The importance of analytics in business is no novelty in 2020. Experts say that everyone should implement analytics in their business as soon as possible (if you haven’t done so yet), companies should then try to gain as much knowledge from the data as possible, and make decisions based on numbers, not gut feelings. And that’s all correct, we couldn’t agree with these experts more.
Therefore, if analytics is already on the agenda in your company, this article will only be a repetition of the issues you know well. However, if you are just about to start your adventure with data (or are at the beginning of it), it may turn out that the tips we have prepared for you, will be a valuable source of information, and might help you in drawing even more accurate conclusions.
We know very well how important analytics is for any company. But the fact that you simply have an analytics tool (like ours) doesn’t make you an expert. More important than having one, is actually understanding analytics, learning how to use it, and knowing how to look at the data properly and how to draw correct conclusions. If you can correctly analyze the data you see, you will have a powerful weapon in your hands against conversion drops and low sales.
To help you a bit in upgrading from “amateur” level to “medium-pro” level, we have prepared 5 tips for you. Read them carefully and remember. If you want to, write them down on the post-it and hang over your desk, so you can come back to them at any time. We guarantee that with them in mind each following analysis will be easier, fuller and more insightful.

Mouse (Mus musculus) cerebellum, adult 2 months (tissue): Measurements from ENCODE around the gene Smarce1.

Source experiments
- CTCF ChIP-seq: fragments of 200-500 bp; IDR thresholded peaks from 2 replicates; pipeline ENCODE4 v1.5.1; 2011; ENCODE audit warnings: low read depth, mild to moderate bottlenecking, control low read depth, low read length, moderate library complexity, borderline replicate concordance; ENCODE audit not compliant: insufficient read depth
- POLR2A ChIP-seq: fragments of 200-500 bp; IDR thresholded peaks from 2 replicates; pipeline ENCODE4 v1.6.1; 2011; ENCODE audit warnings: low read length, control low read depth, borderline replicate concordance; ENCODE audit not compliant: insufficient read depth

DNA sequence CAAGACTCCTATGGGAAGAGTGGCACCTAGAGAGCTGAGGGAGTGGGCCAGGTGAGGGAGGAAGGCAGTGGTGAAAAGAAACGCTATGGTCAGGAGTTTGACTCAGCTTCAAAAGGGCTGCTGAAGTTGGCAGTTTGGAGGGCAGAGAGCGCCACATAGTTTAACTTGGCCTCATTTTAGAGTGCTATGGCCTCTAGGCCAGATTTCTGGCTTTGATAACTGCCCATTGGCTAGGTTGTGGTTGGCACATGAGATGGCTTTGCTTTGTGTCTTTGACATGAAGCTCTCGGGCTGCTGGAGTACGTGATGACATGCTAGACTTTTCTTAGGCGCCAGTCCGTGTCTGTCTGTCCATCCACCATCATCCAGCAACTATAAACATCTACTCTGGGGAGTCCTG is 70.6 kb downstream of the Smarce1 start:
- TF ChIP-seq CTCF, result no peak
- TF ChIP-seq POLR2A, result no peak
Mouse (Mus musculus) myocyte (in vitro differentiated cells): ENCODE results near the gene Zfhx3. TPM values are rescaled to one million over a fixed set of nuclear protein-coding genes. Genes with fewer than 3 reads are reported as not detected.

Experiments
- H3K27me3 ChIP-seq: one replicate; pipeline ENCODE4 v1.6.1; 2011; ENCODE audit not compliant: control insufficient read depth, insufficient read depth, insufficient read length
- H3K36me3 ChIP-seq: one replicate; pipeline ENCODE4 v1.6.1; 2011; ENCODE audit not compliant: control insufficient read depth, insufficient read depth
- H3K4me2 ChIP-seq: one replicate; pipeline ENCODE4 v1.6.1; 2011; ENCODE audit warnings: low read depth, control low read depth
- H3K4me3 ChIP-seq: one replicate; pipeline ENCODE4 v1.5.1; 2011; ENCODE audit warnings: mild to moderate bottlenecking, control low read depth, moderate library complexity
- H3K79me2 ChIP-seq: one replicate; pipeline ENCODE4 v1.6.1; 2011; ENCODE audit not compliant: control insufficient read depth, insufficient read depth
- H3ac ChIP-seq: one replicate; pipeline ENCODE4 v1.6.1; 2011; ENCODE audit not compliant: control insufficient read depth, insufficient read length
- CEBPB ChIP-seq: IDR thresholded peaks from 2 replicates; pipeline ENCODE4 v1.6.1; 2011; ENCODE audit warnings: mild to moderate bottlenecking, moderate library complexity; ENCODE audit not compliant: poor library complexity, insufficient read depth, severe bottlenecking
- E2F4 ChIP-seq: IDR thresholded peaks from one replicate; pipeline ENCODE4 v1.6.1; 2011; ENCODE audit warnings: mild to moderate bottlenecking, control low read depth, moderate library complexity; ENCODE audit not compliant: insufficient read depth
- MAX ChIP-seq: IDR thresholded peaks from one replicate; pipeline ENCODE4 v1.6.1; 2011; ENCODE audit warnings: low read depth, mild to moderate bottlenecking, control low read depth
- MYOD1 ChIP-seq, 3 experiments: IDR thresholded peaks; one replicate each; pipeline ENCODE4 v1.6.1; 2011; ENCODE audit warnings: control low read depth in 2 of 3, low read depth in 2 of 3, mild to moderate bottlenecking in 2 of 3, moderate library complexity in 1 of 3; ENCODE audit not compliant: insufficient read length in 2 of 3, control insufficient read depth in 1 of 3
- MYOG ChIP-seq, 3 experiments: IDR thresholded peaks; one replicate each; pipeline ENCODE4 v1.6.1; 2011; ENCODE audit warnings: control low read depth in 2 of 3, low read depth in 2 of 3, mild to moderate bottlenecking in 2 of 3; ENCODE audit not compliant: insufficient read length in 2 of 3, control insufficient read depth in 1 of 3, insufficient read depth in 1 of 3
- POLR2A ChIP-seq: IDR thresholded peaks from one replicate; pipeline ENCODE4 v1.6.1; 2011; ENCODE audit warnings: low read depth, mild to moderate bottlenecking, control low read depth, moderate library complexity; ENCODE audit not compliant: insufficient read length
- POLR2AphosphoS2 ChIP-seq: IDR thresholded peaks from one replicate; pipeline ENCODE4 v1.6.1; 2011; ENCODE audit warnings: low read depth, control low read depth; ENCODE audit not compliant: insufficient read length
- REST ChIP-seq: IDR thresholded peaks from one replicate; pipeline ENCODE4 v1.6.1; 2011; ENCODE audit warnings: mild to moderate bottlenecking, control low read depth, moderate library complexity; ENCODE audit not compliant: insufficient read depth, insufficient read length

TIP 1: Your biggest competition is your customer’s problems, not other companies.
We often face clients who come to us and say: “They (the competition) have implemented something and it works great. That’s what we want!”. We always tell these clients that it is not other companies that are the biggest competition. The biggest competition is the problems that our customers are facing on our website. Unclear path, errors in the form, too small font or images, lack of possibility to find required information. All this makes the purchase process impossible to complete. In this case, your potential customers simply give up and go to one of your competitors.
EXAMPLE: It’s a situation that – we think – each of us has experienced. Full of emotions, joy and impatience, we have to face a difficult task – filling in the form. Unfortunately, it is the place that – in most cases (although not always, we do not generalize) – creates a bottleneck for the client. In our case, the insurmountable barrier was the choice of delivery date. The company didn’t predict that someone would want to choose a delivery date two weeks away from the date of purchase. The lack of such a possibility made the client decide to purchase from a competitor.
REMEMBER! Analyze users’ behavior on your website carefully, look for bottlenecks that appear on the purchase path. Make decisions based on data, not solutions introduced by your competitors.
TIP 2: Analyze entire visits.